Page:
OKLAND OIL COMPANY, Plaintiff-Appellee, Cross-Appellant, v. CONOCO INC., a Delaware corporation, Defendant-Appellant, Cross-Appellee.
Okland Oil Company brought this diversity action against Conoco, Incorporated, alleging breach of contract, fraud in the inducement, deceit by false representation, and deceit by nondisclosure or concealment with respect to Conoco's failure to pay Okland the full amounts owing under a series of gas production contracts entered into between 1980 and 1987. Okland contended that from 1985, when the price of gas was deregulated, to 1992, Conoco secretly and improperly made certain deductions before calculating the amount due Okland under the contracts. Conoco denied these allegations, contending, among other things, that the deductions, amounting to ten cents per MMBTU of gas, were for production-related costs (“PRC's”) which the contracts authorized Conoco to deduct. On a separate issue, Conoco conceded liability for failing to reimburse Okland under some of the contracts for state production taxes, but it raised the statute of limitations as a defense to most of that liability.
After a one-week jury trial, the jury found Conoco liable on every claim asserted by Okland and awarded Okland $1,559,633.12 in actual damages and $3,000,000 in punitive damages. After denying Conoco's renewed motion for judgment as a matter of law, the district court entered judgment in favor of Okland for the amount of damages awarded by the jury and awarded Okland its costs in prosecuting the action. On appeal, Conoco does not contest the sufficiency of the evidence to support the breach of contract verdict but challenges the sufficiency of the evidence to support the tort verdicts and attacks the damage awards, especially the punitive damage award. On these and other points, Conoco raises numerous issues, which may be summarized as follows: (1) the district court erred in submitting punitive damages to the jury; (2) Okland's tort claims cannot support the entire actual damage award, which then cannot support the entire punitive damage award, which exceeded the limits defined by Oklahoma law; (3) the verdicts on the fraud and deceit claims were unsupported by the evidence; (4) the punitive damage instructions and verdict form were inadequate; (5) the district court erred in permitting Okland to introduce certain damage exhibits at trial; (6) the court erred in permitting Okland to argue that Conoco's refusal to admit fraud was a basis for awarding punitive damages; (7) the court erred by improperly instructing the jury on fraud; (8) the court erred in refusing to instruct the jury regarding Federal Energy Regulatory Commission (“FERC”) Order 94; and (9) the court erred in allowing Okland's expert to testify as to Conoco's intent. Conoco contends that a new trial should be granted and/or that the punitive damage award should be reversed outright.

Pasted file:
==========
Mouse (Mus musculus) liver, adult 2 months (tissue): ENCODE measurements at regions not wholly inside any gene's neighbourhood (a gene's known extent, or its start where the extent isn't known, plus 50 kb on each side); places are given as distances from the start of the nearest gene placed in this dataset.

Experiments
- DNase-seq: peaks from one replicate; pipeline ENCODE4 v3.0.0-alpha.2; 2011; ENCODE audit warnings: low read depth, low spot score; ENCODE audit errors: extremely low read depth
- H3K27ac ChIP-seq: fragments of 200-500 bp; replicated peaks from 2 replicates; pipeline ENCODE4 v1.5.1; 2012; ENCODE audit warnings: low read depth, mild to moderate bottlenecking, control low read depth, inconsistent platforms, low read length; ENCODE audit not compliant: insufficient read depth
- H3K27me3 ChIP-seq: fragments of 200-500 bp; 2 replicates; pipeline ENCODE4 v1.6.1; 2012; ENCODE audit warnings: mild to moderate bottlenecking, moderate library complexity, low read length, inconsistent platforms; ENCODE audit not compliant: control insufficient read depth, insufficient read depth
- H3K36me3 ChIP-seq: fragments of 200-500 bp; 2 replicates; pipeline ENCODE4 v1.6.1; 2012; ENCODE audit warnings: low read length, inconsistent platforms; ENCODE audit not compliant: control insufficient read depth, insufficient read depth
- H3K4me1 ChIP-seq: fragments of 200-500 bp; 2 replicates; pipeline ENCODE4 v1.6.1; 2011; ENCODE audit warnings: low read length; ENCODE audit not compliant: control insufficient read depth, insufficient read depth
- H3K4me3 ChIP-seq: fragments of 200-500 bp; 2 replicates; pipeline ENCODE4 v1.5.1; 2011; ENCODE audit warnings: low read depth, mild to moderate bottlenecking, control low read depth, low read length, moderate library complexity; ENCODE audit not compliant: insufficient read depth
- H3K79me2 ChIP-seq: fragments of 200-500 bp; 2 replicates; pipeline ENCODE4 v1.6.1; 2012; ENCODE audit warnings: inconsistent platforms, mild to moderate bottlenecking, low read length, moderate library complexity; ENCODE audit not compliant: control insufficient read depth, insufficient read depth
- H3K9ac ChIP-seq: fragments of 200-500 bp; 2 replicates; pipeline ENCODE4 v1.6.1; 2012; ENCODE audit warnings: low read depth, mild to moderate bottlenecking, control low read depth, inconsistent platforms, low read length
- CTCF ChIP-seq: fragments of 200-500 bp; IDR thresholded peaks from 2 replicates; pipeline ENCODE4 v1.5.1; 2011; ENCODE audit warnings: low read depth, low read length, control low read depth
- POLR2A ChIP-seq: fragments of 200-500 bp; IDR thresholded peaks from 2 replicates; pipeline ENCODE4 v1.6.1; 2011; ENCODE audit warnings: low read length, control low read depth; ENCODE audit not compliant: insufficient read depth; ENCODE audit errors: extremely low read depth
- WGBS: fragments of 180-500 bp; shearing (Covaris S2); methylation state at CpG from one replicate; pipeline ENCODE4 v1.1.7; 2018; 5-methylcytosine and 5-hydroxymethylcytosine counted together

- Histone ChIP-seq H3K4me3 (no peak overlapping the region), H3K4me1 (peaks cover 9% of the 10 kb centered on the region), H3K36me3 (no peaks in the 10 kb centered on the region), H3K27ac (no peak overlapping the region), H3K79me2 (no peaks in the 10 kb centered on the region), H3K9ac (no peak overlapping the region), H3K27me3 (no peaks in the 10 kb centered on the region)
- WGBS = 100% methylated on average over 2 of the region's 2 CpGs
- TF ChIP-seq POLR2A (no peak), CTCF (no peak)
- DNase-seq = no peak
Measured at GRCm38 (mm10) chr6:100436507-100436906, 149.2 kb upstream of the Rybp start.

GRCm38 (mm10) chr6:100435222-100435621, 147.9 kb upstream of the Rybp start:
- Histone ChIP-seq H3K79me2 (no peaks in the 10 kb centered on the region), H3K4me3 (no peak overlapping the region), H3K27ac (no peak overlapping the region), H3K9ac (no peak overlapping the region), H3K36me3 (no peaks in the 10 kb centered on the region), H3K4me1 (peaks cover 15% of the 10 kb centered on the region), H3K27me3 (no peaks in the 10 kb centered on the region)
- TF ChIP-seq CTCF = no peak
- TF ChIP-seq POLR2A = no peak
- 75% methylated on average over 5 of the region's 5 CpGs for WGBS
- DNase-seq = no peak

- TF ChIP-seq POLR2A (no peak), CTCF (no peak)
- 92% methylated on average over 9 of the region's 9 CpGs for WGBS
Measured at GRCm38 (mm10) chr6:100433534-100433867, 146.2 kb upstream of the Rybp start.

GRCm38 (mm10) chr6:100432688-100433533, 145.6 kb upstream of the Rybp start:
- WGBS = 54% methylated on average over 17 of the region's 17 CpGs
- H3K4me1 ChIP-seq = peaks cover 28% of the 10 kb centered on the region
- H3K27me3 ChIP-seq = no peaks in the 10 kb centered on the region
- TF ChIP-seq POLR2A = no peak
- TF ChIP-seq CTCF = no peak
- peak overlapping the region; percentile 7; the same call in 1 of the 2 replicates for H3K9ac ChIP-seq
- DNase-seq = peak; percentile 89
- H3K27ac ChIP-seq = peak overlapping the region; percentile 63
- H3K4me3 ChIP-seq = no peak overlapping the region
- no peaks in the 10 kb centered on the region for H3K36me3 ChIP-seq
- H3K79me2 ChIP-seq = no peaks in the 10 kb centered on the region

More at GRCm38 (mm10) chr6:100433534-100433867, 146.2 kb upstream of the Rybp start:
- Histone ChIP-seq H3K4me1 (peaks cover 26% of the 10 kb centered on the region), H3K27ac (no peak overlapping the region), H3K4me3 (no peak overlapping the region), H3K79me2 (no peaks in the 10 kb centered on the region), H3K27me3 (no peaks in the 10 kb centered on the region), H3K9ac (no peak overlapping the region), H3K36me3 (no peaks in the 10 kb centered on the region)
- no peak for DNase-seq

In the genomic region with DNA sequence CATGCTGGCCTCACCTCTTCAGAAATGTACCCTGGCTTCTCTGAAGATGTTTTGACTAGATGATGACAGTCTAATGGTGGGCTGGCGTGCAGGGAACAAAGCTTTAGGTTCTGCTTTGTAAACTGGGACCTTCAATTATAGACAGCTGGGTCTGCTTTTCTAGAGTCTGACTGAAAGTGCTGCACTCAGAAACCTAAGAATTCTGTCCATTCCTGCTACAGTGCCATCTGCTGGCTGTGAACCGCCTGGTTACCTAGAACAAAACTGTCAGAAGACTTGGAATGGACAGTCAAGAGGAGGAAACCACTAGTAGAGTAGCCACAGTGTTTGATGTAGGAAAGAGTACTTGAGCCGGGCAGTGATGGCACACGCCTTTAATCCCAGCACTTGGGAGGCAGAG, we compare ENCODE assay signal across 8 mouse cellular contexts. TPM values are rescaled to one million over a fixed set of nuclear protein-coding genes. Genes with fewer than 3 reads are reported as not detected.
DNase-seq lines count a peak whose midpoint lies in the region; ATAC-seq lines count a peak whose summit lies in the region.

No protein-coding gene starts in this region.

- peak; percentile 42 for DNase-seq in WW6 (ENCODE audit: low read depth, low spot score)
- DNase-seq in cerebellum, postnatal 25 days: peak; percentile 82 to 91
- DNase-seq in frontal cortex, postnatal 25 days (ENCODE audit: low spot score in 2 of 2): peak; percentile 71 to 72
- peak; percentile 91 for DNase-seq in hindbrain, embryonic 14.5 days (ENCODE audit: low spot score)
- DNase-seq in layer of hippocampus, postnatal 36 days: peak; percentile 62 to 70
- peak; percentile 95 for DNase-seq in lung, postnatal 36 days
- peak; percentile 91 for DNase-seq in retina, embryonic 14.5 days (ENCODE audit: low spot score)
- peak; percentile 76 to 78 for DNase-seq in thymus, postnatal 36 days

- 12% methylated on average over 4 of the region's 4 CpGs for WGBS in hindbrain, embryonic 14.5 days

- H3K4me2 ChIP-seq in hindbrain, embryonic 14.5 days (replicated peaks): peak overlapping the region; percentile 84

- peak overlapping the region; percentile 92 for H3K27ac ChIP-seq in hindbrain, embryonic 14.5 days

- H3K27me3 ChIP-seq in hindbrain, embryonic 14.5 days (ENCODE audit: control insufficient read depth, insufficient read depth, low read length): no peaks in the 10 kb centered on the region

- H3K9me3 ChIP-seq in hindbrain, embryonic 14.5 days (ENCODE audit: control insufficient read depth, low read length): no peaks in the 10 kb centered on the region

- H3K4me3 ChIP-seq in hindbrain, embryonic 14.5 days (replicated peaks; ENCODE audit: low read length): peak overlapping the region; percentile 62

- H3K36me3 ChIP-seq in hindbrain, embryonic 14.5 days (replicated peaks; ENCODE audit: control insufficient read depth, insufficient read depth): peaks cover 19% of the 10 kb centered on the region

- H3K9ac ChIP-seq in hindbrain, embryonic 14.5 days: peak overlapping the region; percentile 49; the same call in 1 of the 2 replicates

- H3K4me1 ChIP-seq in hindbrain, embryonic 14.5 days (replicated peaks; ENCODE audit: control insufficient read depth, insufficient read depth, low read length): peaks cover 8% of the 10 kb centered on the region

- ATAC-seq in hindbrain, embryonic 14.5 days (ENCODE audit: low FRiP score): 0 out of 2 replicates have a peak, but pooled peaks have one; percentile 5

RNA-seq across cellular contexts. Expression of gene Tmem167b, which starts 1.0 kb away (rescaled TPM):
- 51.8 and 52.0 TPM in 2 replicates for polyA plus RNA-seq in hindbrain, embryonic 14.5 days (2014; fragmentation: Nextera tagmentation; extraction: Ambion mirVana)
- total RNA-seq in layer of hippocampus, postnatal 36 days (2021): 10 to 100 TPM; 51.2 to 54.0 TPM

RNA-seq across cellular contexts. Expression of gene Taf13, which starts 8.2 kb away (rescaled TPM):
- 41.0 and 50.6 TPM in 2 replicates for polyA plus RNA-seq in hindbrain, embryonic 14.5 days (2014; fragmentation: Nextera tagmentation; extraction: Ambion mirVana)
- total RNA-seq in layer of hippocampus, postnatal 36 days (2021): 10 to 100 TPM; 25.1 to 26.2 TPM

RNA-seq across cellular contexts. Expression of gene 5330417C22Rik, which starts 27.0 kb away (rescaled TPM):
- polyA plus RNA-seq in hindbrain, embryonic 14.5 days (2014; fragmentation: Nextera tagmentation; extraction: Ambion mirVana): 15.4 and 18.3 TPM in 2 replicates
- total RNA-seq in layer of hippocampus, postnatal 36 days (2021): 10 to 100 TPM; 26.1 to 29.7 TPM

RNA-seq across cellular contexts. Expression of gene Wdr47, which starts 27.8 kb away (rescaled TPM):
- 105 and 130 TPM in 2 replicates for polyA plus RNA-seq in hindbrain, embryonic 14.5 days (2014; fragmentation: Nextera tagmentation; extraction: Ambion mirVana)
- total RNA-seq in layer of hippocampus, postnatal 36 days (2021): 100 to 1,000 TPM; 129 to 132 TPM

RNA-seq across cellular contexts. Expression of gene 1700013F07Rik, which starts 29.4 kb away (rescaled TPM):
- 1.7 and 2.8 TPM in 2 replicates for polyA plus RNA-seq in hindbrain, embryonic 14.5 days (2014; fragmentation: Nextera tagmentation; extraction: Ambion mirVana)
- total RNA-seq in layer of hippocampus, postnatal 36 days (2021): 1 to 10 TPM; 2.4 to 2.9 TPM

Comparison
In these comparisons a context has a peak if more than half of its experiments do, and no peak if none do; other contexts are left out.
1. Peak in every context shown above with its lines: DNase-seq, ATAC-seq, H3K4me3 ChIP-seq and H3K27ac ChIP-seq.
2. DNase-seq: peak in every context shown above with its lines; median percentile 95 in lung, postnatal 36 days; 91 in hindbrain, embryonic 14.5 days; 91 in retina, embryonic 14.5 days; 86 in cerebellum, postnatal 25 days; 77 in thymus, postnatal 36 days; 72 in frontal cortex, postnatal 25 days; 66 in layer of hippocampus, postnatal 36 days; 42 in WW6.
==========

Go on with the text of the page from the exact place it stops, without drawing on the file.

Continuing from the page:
Okland, in a separate appeal, challenges the district court's denial of its request for recovery of certain costs in prosecuting the action. We address the appeals together for convenience and affirm.
During the period in question, Okland operated numerous wells that produced gas, which it sold to Conoco. Conoco bought, transported, processed, and resold the gas to Resale or “Tailgate” Purchasers. See Appellee's Supplemental App. at 75-76. Under its contracts with Conoco, Okland received a percentage (typically in the range of 84% to 90%) of the price Conoco was paid by the Tailgate Purchasers.
Until 1985, the price of gas was regulated under the Natural Gas Policy Act through FERC. In January 1985 the price was deregulated, allowing Conoco to charge more to its Tailgate Purchasers. In April 1985, Conoco began deducting ten cents per MMBTU of gas from the price it received from its Tailgate Purchasers before calculating and remitting to Okland the percentage it was due under the contracts. The deductions allegedly represented PRC's.
At trial, Okland contended that Conoco was not permitted under the terms of the gas purchase contracts between them to deduct PRC's from the resale price before calculating the percentage due to Okland, and that it did so secretly and deceitfully, by not accounting for the deductions and by representing the adjusted resale price as the gross resale price. Okland argued that it relied on Conoco's monthly statements, which listed “0.00” in the column marked “deductions,” oral conversations between Conoco and Okland representatives, and letters to Okland explaining the price calculations, none of which disclosed the deductions or intimated that Okland was receiving less than the agreed upon percentage of the full resale price as required under the contracts. Neither did Conoco tell Okland of the deductions during the amendment of some of the contracts after April 1985.
Conoco, on the other hand, argued that the contracts contained clear language giving Conoco the right to deduct the ten cents from the amount it received from the Tailgate Purchasers. The provision upon which Conoco relied is as follows:
If Congress, the Federal Energy Regulatory Commission ․ or successor governmental authority having jurisdiction shall cease to regulate the price for gas sold and delivered hereunder, [Okland] shall receive [a percentage] of the price per MMBTU received by [Conoco] for the subsequent sale of the gas exclusive of any production-related costs that [Conoco] has been authorized to receive.